2 1/2 used as a interior attack line? Why? If your looking for that much flow I question why your in there. Besides the sheer weight and lack of maneuverability with a 2 1/2 is a problem. We use 1 3/4 exclusively as a interior attack line. I we need more then we add more attack lines.
Well the Ass. Chief lives by a 2 1/2 and thinks it should be an interior attack line.. The $**& with that!!! You can not move a 2 1/2 it's to hard to handle and then try to pull it in a house around corners. I'm totally agianest it and not to metion as soon as we'd get in the door with a 2 1/2 we'd be out of water with only using dump tank operations and no hydrants. I have put alot of fire with 1 1 3/4 line before and it is so much easier to handle the smaller line in any condition. But I do sort of see the some people point on pulling the 2 1/2 put alot of water on it fast and hard and maybe standing outside a window, but not taking it inside.
I agree with Chief Sharp if you need that much water I question why you are inside the structure in the fist place. The problem I have with a 2 ½ as an interior hose is the structural damage it can cause, increasing the chance for a wall or ceiling collapse.
Are you trying to put the fire out or trying to knock the place down...? 2 1/2 is too clumsy and too heavy to manuever well....we almost exclusively use a 1 3/4.....We might run a 2 1/2 then put a siamese wye on it and run 2 lines of 1 3/4 off of that......If your Asst. Chief wants a 2 1/2 thats his call...but I hope he has a lot of man power available because he is going to wear out a lot of people.....Paul
We use 1 3/4" or I prefer 2" for an interior attack of a normal residencial structure. for more I think more lines would be better. For an exterior attack 2 1/2" is fine. Now for a abnormally bigger residence or commercial fire yes I might consider a 2 1/2" on the interior attack.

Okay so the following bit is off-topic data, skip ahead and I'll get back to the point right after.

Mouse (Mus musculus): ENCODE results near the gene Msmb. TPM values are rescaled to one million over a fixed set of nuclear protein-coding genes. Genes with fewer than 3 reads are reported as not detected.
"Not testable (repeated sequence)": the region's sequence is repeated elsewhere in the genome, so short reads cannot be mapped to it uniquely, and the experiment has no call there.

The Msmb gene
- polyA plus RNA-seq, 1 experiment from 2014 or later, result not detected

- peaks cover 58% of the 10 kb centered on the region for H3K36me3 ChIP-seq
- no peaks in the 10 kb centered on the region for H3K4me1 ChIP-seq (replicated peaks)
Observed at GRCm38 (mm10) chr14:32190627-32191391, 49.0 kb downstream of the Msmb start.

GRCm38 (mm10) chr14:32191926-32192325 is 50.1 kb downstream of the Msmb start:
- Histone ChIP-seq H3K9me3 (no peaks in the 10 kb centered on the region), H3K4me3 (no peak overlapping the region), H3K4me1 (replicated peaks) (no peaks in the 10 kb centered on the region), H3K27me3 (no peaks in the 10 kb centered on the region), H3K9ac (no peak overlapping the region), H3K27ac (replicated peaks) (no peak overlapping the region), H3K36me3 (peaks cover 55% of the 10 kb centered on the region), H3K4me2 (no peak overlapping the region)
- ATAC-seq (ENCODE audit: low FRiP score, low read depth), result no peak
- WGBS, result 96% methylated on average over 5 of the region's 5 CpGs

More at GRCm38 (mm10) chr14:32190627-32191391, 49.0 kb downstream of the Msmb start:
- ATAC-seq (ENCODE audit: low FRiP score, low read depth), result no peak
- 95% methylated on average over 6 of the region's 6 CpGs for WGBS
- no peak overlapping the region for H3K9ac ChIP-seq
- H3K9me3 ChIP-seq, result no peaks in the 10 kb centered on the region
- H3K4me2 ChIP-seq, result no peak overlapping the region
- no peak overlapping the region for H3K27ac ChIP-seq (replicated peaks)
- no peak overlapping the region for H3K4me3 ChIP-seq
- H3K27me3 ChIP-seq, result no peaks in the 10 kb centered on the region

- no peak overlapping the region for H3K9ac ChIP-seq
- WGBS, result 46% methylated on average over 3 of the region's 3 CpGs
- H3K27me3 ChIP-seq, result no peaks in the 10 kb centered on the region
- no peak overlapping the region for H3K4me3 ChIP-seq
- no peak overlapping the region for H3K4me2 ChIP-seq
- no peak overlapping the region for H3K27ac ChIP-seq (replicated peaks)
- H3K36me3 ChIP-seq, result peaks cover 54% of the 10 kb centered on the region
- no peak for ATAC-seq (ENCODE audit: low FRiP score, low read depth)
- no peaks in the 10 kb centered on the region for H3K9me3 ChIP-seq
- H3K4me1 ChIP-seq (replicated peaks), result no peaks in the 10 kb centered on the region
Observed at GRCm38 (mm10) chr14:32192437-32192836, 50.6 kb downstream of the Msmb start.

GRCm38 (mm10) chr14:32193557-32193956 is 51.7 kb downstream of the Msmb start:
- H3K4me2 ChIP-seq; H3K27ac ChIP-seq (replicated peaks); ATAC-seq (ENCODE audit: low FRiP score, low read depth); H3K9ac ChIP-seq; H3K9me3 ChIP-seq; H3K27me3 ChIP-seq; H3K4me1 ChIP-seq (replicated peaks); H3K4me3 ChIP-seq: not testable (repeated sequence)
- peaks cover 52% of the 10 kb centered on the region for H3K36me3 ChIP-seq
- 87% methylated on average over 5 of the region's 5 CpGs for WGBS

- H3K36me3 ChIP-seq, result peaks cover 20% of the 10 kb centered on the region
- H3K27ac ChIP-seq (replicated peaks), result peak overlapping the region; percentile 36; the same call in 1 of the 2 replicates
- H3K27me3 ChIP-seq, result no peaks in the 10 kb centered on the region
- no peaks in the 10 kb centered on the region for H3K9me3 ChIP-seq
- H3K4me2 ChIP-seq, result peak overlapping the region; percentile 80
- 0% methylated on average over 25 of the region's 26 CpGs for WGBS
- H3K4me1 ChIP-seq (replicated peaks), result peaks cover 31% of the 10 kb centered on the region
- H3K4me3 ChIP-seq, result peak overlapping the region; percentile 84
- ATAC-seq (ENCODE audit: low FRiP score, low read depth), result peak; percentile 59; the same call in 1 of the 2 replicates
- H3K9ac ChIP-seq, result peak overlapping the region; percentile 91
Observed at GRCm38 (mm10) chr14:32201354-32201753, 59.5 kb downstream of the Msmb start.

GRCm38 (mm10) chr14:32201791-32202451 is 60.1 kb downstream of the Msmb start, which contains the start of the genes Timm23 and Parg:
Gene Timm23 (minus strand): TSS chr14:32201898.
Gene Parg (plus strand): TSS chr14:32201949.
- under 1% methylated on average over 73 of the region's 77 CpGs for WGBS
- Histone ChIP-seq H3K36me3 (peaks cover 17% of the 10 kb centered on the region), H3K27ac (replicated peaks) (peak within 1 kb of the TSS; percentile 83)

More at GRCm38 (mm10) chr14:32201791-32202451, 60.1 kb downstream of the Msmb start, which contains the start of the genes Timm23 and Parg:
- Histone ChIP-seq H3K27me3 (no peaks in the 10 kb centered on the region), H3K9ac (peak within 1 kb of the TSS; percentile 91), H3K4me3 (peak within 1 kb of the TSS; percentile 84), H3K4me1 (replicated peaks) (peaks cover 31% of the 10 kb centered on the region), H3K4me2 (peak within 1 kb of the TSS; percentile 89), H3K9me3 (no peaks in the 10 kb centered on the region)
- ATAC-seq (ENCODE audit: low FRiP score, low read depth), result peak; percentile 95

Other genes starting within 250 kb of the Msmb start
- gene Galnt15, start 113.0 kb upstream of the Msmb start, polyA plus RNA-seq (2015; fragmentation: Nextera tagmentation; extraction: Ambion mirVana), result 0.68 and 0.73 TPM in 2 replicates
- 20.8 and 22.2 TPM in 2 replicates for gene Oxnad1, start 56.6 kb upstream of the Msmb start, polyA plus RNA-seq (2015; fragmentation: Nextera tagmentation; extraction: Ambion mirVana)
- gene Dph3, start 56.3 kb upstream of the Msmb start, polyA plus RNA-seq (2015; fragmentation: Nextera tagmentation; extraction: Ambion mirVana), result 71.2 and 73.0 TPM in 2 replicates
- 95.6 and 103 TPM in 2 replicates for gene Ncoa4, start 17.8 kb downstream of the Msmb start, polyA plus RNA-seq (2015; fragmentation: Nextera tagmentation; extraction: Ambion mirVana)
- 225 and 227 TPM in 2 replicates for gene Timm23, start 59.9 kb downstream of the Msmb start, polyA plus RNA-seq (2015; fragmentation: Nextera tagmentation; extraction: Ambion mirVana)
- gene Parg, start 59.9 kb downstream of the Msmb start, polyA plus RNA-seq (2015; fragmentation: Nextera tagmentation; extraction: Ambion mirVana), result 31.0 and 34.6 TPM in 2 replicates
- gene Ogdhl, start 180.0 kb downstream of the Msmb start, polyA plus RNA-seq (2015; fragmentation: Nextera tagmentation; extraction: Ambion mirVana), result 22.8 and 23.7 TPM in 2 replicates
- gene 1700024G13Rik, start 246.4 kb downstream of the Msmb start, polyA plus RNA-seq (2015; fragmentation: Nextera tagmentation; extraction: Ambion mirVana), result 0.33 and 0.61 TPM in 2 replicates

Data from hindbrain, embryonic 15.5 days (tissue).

I have no problem with a 2.5" line for an interior attack. I know it is heavier and harder to manuever but to remedy that we have to strike additional alarms early into the incident. The NFPA recommendation for standpipe operations is 2-2.5" attack line with smoothbore nozzles(if we are connecting to a standpipe in a highrise, this qualifies as interior ops). Also, for a commercial structure, 2.5" is the line of choice. A few months ago, we had a pretty bad commercial going and we used a 2.5" and it worked beautifully(saved the building and no one got hurt). Also, for the larger McMansions, why not consider a 2.5" for the interior attack. I know many members here say that a 1.75" is a great attack line and if they need more water they will stretch additional 1.75" lines. This is perfectly fine, but with enough manpower, why not consider a 2.5" line? We have used 2.5" on residentials as well as 1.75" and it all comes down to situations. 1.75" has it's applications as does 2.5" and all I am saying is do not completely divorce the idea of 2.5" for interior attacks. It is not my intention to attack or offend anyone so please forgive me if I have.
We used this a year ago this week. One 2.5 with a two man engine crew, and one man on the tanker. We run shuttle ops due to lack of hydrants. It worked well, great stopping power and we were able to cool the first floor with the single line, then take the time to move in and get to the seat of the fire. The second engine on scene with three, pulled a 1.5 and did hit some hot spots.
It all depends on the structure and the fire size, and the crew that is on the line. Use what you prefer, and feel safe with.
damnthing? I really like the set up that you have for your apparatus and I am sure that your members have adapted to the extra weight and decreased manueverability. If I may ask, how many members on your 2" attack lines for interior ops?
you must be a contractor on the side... can you imagine opening up a fully charged 2.5-inch line inside a structure? so... where did you want holes in the walls and ceilings? I believe this would be considered, "Overkill"...
I like the sound of that setup. I have only had the experience of using either an 1 3/4" or a 2 1/2". Our preconnects run much like your description for your engine, we do have another length of 1 3/4" though. I do like the power of the 2 1/2" even if it is a pain to maneuver. This is where I'm saying that I like the 2". From the sounds of it, we would easily be able to keep the same setup that we use. More power than the 1 3/4", more maneuverability than the 2 1/2", a nice happy almost medium.
on our two main attack pumpers we have 4 lines one 2 1/2 inch line for basically "surround and drown" we have three 1 3/4 inch lines two for main attack lines and one for a trash/car fire line. I'm on a volunteer department that cant always have enough people for a 2 1/2" line at the beginning of a fire. but the weight and maneuverability is the biggest thing with me not being able to move prohibits you from fighting the fire effectively.